Despite the Supreme Court’s analysis in Newport News, the district court in Boutillier acknowledged that Second Circuit precedent, Simonton v. Runyon, 232 F.3d 33 (2000), held that Title VII does not prohibit discrimination based on sexual orientation. The district court, however, noted that Second Circuit precedent since Simonton has recognized associational discrimination in the context of race discrimination violates Title VII ( Holcomb v. Iona College, 521 F.3d 130 (2d Cir. 2008)). The court explained that in cases of associational discrimination involving race, an employee suffers adverse employment action because the employer disapproves of the employee’s interracial association, which necessarily means that the employer has discriminated based on the employee’s own race in that the adverse employment action would not have occurred if the employee had been of a different race. The same analysis applies in sexual orientation discrimination cases, according to the court in Boutillier.

Lastly, the court commented on the Supreme Court’s decision in Price Waterhouse v. Hopkins, 490 U.S. 228 (1989), where the Supreme Court held that sex stereotyping could constitute sex discrimination. The court in Boutillier was critical of the Second Circuit’s acknowledgement that stereotyping roles as inappropriate for a particular gender is a form of sex discrimination while it continued to refuse to apply sex stereotyping analyses to claims of discrimination based on sexual orientation. The court in Boutillier then noted that a recent decision by the United States Court of Appeals for the Seventh Circuit (written about here) detailed numerous inconsistent rulings among courts regarding the issue of whether sexual orientation discrimination is a form of sex discrimination prohibited by Title VII.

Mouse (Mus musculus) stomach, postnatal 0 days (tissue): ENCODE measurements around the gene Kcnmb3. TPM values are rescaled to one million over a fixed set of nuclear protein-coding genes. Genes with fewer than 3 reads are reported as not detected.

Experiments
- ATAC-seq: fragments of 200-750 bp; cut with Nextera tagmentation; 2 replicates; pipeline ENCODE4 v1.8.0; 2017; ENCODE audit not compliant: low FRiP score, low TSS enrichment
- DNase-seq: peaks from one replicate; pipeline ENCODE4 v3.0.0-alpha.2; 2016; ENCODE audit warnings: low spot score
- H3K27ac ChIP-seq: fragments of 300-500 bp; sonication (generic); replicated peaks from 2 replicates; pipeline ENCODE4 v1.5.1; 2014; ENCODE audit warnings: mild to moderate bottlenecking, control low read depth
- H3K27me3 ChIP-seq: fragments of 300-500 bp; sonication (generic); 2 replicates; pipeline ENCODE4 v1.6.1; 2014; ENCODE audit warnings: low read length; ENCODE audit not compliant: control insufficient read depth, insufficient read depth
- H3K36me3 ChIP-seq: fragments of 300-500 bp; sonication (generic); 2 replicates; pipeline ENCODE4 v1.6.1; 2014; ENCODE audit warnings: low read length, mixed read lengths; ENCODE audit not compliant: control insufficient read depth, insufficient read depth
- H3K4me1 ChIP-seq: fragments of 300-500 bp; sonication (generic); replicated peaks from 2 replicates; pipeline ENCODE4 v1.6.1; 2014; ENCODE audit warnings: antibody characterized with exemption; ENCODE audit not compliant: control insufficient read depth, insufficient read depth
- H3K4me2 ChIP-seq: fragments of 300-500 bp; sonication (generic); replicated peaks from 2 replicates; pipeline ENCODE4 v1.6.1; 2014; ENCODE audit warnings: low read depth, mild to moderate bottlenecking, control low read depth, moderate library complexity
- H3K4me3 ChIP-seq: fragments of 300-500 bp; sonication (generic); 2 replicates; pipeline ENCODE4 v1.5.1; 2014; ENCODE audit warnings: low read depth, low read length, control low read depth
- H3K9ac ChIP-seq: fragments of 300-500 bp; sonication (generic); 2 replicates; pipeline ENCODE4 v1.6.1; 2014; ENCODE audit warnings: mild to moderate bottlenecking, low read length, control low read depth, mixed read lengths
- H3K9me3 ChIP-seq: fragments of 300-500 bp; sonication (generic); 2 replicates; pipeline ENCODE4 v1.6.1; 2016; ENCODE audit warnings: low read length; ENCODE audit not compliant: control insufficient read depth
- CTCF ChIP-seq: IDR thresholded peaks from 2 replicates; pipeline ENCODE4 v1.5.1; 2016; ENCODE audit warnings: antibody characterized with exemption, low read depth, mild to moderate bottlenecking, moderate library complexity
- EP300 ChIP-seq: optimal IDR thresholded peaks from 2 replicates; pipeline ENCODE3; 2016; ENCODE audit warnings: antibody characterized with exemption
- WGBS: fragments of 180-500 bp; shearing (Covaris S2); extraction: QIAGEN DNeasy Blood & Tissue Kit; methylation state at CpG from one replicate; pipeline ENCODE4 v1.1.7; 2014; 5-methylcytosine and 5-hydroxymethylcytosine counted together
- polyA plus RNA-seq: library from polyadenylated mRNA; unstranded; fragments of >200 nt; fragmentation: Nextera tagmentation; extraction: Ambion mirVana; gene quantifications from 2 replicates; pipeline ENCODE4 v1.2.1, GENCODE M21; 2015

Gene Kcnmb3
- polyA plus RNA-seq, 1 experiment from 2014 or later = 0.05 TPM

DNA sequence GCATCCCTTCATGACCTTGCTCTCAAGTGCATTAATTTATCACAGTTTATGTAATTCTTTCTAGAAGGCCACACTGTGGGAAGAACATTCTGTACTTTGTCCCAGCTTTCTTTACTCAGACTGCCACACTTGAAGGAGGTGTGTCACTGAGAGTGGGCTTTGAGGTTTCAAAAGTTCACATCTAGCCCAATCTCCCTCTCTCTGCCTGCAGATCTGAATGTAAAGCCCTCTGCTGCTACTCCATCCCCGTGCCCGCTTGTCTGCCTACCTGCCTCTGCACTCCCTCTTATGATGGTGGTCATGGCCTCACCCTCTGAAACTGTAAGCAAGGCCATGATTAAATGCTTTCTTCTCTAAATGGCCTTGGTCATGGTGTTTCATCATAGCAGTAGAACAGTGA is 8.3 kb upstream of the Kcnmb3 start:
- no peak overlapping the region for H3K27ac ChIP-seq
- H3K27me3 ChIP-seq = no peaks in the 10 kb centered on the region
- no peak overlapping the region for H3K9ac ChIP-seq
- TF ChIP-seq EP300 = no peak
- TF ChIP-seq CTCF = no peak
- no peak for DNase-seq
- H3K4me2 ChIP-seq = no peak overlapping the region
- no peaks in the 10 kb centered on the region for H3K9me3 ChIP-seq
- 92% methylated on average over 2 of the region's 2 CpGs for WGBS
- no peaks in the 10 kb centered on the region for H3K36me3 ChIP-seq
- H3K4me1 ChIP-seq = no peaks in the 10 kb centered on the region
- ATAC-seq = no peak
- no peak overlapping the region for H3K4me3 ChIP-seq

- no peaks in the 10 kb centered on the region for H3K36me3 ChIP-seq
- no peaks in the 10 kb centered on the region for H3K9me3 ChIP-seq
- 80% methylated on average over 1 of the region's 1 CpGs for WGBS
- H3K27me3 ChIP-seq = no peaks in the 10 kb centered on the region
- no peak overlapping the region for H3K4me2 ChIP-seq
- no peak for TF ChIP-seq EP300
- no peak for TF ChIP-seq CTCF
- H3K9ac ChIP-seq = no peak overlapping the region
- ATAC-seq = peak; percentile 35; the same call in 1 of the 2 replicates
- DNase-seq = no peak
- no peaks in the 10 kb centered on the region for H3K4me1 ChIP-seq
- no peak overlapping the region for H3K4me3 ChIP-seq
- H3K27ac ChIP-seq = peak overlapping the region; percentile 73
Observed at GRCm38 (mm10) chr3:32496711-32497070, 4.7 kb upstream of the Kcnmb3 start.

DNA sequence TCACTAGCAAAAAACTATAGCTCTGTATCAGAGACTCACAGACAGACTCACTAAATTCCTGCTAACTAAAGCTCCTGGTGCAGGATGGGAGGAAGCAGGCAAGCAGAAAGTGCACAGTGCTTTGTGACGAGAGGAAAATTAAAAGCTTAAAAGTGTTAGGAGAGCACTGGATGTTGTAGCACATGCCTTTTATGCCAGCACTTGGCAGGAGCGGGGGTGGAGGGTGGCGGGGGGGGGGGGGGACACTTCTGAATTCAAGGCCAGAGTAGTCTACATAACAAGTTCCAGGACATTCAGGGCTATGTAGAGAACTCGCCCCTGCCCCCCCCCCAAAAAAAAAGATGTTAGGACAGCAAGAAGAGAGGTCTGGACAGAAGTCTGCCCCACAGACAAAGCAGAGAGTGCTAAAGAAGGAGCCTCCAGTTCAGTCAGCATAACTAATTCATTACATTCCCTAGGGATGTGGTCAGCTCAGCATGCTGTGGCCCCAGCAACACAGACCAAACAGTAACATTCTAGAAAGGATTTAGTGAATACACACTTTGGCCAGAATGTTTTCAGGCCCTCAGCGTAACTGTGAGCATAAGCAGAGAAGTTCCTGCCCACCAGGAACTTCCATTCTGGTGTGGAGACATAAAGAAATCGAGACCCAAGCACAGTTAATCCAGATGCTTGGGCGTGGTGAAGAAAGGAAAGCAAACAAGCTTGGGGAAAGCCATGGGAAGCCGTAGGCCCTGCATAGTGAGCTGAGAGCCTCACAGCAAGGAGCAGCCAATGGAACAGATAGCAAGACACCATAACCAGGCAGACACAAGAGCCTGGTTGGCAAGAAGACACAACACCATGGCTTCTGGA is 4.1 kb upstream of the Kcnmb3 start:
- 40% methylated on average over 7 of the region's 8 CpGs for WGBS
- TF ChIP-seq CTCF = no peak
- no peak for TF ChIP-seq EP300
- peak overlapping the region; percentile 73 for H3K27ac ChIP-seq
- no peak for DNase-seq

For all these reasons, the court in Boutillier concluded that discrimination on the basis of sexual orientation is a form of sex discrimination prohibited by Title VII. The decision in Boutillier further illustrates the judicial divide on this issue. Companies, at a minimum, should be aware of how courts in the jurisdictions where they operate address sexual orientation/gender identity discrimination claims under Title VII, particularly if the companies are not in jurisdictions or subject to other legislation that prohibits discrimination on the basis of sexual orientation/gender identity (e.g., state/local statute; Executive Order 13672, which amended Executive Order 11246). Even if companies operate in jurisdictions where courts continue to hold that sexual orientation/gender identity discrimination is not prohibited by Title VII, companies should be aware that some of those courts distinguish between claims under Title VII alleging discrimination based on sexual orientation/gender identity and discrimination based on gender non-conformity (as discussed in this post here).

If you have any questions regarding this post, please contact Stephen B. Stern at sstern@hwlaw.com or (410) 260-6585.